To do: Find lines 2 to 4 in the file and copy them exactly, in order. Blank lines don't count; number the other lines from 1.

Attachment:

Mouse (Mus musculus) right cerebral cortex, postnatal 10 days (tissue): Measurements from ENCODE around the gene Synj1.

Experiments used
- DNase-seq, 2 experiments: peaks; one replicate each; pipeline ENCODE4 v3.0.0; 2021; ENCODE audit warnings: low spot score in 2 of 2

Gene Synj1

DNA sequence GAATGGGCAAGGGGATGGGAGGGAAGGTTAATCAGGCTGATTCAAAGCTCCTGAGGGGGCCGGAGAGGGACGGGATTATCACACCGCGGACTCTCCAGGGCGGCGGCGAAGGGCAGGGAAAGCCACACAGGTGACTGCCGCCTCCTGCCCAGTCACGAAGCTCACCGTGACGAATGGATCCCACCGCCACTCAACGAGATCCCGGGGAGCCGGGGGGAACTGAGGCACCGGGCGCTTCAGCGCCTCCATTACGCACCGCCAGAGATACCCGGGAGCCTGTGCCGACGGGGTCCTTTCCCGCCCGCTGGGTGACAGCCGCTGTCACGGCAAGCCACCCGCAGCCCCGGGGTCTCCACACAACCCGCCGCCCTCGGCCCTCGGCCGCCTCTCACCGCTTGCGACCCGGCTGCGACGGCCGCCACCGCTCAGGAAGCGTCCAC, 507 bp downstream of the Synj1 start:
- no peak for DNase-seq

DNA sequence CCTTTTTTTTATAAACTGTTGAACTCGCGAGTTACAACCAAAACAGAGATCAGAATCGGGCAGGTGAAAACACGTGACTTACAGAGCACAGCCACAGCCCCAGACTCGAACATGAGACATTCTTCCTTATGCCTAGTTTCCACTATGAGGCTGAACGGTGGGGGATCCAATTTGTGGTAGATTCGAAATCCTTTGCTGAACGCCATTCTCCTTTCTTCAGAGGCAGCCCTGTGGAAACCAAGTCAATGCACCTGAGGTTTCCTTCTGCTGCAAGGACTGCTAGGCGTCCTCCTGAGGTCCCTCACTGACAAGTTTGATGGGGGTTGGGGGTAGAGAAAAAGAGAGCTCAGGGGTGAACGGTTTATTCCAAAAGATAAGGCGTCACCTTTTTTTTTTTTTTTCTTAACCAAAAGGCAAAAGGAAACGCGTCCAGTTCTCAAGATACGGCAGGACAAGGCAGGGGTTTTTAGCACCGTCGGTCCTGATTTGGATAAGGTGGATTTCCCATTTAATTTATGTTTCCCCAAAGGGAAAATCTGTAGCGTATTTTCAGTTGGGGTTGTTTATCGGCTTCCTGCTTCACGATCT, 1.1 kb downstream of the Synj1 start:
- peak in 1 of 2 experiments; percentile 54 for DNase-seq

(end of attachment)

Experiments used
- DNase-seq, 2 experiments: peaks; one replicate each; pipeline ENCODE4 v3.0.0; 2021; ENCODE audit warnings: low spot score in 2 of 2

Gene Synj1